• Interactive lessons. Interactive lessons can include classroom discussions or live quizzes that allow teachers to assess students in real time.
  • Synchronous and asynchronous learning. Some online programs mix elements like class participation (synchronous) and self-learning (asynchronous) styles. 
  • Accessible content. Programs might offer recorded lessons for students to revisit if they don’t fully understand or were unable to attend a live lesson. 

Connect with Other Students and Families for Support       

Creating a support network will help both the student and the parent. Families with students who have successfully taken online classes can provide advice for families who are new to the experience. There are multiple organizations at both the national and state levels that help facilitate contact between families.

Create a Schedule  
Creating a personalized schedule and agenda can help students stay on track. Online schooling allows students to move at their own pace, so no two plans need to be the same. When creating a schedule, parents should keep the student’s work habits in mind. Students who work at a slower pace may need more time to complete certain tasks. Meanwhile, those who work at a faster pace can move on sooner, or they can gain a greater depth of understanding by spending more time on a subject.

Designate a Study Space   
Setting up a specific study and test-taking space can help keep students focused. This will simulate a classroom setting and remove distractions. Families may want to have multiple designated learning areas in the home. They may also want to establish places or baskets where students can set aside their school materials and leave the “classroom” when they’re finished for the day.

Enjoy the Process      

Switching from public school to online school doesn’t have to be daunting. Families can enjoy the process by creating fun projects and hands-on learning experiments. Parents can help kids learn practical skills through cooking and grocery shopping on a budget, for instance. Completing lessons outdoors can help with the student’s productivity and facilitate new projects and activities.

Finding an Online School Program 

When finding the right program for their student, it’s important for parents to find online curriculum options through accredited programs. These programs will lead students to an advanced accredited high school diploma that’s recognized by employers and colleges. 

Students should also take courses that can prepare them for college and their future careers. These range from Advanced Placement courses to life skills classes.Finding online programs that students enjoy will not only help ease the transition, but will ultimately help them succeed.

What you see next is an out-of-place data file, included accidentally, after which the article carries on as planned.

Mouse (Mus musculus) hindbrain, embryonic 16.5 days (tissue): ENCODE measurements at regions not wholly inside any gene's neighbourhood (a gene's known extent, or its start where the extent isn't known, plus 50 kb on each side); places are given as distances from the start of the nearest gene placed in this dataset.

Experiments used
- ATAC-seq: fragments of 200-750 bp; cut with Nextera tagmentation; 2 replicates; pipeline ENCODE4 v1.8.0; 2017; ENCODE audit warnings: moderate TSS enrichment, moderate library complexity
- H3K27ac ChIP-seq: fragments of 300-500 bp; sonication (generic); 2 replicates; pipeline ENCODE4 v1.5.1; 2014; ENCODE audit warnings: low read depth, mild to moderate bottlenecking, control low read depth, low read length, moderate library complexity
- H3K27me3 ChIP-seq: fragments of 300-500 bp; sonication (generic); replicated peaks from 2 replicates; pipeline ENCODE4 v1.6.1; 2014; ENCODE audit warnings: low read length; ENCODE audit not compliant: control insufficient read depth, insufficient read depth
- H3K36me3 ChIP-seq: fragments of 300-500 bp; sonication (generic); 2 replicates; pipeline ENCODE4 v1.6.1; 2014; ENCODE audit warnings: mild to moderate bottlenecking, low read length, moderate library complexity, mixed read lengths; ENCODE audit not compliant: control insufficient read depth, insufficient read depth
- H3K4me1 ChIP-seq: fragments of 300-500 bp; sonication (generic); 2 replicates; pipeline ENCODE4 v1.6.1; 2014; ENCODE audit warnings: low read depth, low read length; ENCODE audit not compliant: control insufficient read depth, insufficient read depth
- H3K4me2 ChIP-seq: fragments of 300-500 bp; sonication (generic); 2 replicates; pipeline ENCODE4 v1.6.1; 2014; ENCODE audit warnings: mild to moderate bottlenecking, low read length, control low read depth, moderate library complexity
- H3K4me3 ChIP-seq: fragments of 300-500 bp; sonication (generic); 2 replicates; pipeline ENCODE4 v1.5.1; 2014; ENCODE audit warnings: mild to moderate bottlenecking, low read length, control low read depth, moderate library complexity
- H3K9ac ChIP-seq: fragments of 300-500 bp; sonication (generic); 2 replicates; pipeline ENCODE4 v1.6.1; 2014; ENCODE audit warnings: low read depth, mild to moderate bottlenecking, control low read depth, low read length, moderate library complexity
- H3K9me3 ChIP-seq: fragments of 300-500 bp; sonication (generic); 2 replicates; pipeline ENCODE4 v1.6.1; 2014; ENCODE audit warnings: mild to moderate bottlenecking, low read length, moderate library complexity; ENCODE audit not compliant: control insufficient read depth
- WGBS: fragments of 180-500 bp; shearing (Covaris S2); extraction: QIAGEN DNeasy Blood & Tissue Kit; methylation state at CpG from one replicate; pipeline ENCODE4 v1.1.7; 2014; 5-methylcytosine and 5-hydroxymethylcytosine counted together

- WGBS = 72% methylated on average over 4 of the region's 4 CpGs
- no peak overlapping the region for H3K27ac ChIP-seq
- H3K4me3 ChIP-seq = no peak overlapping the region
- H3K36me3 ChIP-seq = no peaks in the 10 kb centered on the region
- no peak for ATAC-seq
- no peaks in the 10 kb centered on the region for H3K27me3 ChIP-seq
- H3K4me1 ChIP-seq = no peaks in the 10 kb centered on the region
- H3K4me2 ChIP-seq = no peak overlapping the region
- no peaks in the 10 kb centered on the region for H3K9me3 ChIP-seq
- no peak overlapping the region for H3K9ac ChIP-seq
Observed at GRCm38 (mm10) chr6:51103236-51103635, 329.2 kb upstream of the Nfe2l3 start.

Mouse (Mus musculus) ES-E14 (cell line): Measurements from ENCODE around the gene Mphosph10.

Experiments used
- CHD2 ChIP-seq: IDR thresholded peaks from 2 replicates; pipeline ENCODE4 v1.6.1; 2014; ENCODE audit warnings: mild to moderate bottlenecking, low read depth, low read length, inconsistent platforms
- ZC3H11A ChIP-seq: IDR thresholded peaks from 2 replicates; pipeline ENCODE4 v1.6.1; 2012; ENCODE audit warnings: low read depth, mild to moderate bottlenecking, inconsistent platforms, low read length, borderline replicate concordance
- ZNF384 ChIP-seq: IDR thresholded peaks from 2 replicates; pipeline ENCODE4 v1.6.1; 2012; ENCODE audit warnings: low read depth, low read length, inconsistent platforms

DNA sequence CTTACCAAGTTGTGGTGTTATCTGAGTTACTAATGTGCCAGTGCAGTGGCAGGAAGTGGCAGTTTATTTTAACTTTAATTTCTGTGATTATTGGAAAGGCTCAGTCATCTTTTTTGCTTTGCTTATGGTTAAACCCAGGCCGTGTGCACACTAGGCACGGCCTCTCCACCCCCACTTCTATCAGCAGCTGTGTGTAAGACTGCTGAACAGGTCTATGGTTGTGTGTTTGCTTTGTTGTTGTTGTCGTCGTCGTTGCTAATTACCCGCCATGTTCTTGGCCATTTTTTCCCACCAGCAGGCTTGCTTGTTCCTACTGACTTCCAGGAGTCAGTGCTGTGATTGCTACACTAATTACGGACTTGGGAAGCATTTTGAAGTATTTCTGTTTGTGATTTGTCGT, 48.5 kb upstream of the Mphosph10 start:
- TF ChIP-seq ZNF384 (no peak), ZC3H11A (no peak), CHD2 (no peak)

The American Academy’s Online Program 

The American Academy’s online high school diploma program offers expert teachers who will guide students through assignments by grading and providing feedback on their work. Teachers also hold regular office hours to provide additional support. This helps take the burden off of parents, who may not have time to serve as the student’s primary educator. Discover The American Academy’s program and how it can help students pursue their educational goals.

Recommended Readings

Organizational Tips for Successful Online Learning

Six Tips to Create a Productive Study Space at Homes

Time Management for Online Courses


Coalition for Responsible Home Education, Current Homeschool Law

Cognia, “Accreditation and Certification”

ezTalks, “Online Education vs. Traditional Education: Which One Is Better”  

Frontiers, “A Comparative Analysis of Student Performance in an Online vs. Face-to-Face Environmental Science Course: From 2009 to 2016” 

Home School Legal Defense Association, Homeschool Organizations

National Home Education Research Institute, Research Facts on Homeschooling  

New York Magazine, “Homeschooling Your Kids Because of the Outbreak? An Expert (My Mother) Has Some Tips” 

Newrow, “5 Tips for Designing Effective Online Courses in 2020”

NPR, “Tips for Homeschooling During Coronavirus”  

ThoughtCo, “Can I Begin Homeschooling Mid-year?”